The church, which dates from the 13th century, was later supplemented by a manorial chapel dedicated to St. Helen which stood at the top of Kirk Hill. Some interments have been excavated there but the chapel was lost in the general dissolution of church lands under Henry VIII. Also lost is the guildhall which stood in the Market Place before 1586 when a survey was taken prior to the sale of the manor to the Stanhope family, Earls of Chesterfield. This family had extensive estates in Burton Joyce, Gedling, Radcliffe and Shelford in Nottinghamshire but as their seat was at Bretby in Derbyshire, these were managed by a local agent. It is as a testimony to the kindness and efficiency of one of these – John Hassall – that the townspeople paid for the erection of a new Buttercross in 1861. This has become Bingham’s symbol and is the focal point of the Market Place.
By intermarriage in the late 19th century the Earls of Carnarvon became the lords of the manor. It was after the spectacular expenditure of the 5th Earl on investigating the tomb of Tutankhamun that Bingham passed to the Crown Commissioners in the 1920s. Bingham remained a rural parish until the 1960s when pressure for housing for commuters to Nottingham and beyond was satisfied by the gradual release of large areas of the parish for building plots.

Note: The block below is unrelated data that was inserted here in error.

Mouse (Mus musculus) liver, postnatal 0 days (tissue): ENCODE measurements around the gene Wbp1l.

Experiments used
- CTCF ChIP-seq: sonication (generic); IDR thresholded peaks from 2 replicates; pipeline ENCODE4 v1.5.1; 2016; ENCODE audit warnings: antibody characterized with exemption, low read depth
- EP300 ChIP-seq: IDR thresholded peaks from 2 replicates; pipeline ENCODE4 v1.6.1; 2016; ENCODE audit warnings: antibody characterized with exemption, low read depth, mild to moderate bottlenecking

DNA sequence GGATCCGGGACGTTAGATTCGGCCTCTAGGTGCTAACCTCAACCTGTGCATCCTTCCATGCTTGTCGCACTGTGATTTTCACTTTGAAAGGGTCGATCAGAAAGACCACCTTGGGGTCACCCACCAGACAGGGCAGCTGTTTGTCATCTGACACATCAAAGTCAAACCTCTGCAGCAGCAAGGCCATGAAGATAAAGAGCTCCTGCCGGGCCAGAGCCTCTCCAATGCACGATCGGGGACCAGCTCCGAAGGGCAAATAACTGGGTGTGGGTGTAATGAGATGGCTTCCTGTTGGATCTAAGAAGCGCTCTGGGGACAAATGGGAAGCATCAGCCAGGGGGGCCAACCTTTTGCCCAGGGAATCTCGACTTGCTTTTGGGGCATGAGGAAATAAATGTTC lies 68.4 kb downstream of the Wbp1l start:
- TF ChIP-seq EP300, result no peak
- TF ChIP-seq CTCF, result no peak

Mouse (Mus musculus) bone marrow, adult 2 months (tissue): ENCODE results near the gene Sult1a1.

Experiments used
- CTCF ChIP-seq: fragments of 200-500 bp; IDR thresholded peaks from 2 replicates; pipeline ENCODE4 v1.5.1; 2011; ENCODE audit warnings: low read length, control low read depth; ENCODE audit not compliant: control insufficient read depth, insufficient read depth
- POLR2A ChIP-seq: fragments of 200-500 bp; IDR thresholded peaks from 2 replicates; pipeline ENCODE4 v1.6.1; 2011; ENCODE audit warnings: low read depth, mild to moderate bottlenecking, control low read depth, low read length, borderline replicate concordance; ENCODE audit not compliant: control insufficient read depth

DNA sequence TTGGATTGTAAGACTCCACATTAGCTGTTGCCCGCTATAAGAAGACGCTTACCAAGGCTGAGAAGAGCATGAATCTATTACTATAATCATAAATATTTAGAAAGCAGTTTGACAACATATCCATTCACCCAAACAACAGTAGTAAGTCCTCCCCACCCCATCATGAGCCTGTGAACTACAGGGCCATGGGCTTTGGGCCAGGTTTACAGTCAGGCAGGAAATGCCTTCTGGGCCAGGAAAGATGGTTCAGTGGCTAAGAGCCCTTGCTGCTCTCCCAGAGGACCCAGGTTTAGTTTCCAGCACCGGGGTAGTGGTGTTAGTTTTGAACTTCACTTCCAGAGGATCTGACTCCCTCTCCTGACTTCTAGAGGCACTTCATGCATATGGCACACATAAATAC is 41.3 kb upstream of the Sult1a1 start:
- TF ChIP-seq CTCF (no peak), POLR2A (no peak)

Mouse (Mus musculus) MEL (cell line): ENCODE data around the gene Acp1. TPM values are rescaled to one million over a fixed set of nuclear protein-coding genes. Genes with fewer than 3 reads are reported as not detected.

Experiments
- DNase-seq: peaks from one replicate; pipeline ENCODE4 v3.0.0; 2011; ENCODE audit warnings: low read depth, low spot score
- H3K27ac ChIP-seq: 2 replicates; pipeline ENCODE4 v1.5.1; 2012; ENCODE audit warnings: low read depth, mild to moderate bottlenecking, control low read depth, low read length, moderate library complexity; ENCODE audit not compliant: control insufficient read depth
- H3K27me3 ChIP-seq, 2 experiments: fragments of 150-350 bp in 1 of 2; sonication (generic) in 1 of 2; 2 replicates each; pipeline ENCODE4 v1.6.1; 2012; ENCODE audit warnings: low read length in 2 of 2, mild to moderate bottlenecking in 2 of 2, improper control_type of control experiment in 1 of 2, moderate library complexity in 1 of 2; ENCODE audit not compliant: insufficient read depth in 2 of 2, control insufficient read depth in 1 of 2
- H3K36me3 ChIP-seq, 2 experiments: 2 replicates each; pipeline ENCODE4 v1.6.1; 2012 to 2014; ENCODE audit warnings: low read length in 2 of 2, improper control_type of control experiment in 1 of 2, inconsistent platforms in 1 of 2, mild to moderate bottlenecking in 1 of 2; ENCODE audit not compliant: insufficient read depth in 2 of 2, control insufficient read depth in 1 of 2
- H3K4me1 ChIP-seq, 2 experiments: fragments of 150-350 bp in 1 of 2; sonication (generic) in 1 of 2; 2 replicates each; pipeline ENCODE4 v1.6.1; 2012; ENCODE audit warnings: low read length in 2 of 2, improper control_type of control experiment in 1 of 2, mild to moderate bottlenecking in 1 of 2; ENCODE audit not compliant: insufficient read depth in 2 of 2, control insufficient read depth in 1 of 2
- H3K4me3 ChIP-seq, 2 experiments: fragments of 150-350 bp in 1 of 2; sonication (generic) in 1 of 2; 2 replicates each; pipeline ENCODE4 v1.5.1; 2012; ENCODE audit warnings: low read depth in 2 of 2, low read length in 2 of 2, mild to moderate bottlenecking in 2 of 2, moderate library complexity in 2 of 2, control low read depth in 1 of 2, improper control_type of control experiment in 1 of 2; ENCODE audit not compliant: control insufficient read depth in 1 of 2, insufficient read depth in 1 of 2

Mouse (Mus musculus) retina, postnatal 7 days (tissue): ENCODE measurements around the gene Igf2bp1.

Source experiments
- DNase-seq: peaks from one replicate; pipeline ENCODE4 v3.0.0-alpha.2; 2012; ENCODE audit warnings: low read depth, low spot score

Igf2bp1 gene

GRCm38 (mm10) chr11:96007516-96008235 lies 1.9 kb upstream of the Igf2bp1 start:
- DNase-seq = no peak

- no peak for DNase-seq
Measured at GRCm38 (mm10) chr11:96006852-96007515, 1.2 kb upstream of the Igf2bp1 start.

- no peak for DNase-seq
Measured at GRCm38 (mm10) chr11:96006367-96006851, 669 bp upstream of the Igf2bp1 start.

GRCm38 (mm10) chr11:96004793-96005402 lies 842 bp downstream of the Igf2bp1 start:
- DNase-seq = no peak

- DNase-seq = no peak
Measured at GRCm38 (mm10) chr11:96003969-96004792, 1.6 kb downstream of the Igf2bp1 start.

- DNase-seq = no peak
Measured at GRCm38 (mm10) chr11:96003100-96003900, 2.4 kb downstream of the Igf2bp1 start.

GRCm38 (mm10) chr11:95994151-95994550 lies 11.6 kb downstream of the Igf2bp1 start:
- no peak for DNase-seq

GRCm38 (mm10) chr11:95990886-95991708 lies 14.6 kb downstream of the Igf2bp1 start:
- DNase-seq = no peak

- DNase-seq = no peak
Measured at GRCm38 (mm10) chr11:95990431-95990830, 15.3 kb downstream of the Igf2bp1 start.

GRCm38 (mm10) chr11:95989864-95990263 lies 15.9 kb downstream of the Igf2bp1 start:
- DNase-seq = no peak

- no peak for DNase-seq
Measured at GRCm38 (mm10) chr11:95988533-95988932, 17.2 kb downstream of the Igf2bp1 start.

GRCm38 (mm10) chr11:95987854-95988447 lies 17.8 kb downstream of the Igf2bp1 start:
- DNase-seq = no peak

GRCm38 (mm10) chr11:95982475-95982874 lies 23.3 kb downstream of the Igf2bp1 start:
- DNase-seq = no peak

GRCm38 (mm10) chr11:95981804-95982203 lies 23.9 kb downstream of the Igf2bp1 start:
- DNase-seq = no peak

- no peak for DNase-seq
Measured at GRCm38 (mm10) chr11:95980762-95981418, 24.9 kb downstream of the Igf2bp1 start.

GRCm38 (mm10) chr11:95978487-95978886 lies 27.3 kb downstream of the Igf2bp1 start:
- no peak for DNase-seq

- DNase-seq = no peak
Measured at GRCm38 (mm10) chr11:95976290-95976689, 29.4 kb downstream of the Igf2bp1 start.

Bingham was always a richly endowed rectory. Long tenures of the office of Rector were held in the 19th century. This allowed much to be done, both good and bad.
The Revd. Robert Lowe had an impact on national policy with his ideas for coping with the problem of poor relief. These formed the basis for the 1834 Poor Law Act. A workhouse was established in Bingham in 1818 followed by a new one in 1837 which served latterly as an old people’s home cum hospital before its demolition in 1964.
The Revd. Robert Miles and his wealthy and artistic family graced the rectory from 1845 – 83. He provided allotments for the poor and built a fine church school which now, recently refurbished, is much used as meeting rooms. The rectory had illustrious company during Miles’ time, notably Oscar Wilde who commented favourably upon the lilies in the garden, and Lily Langtry. Both of these were friends of Frank Miles a son of the Rector who won the Turner silver medal in 1871, and lived with Wilde for some years. The children of the rectory decorated the restored parish church with their skills in woodwork and painting. Lily Langtry appeared in the guise of an angel but has since been erased. Miles was concerned that the old stones near Parson’s Hill were being used for pagan worship and so he had them taken down.
Bingham was a market town, but it was overshadowed by Nottingham to the west and Newark to the north. Partly as a result, it never really grew. In 1801 the population was 1,082. Numbers increased slowly to 2,054 in 1851, but then fell back again and in 1901 the population was just 1,604. In 1951 it was 1,692, but subsequent new housing developments mean that it is now approximately 10,000.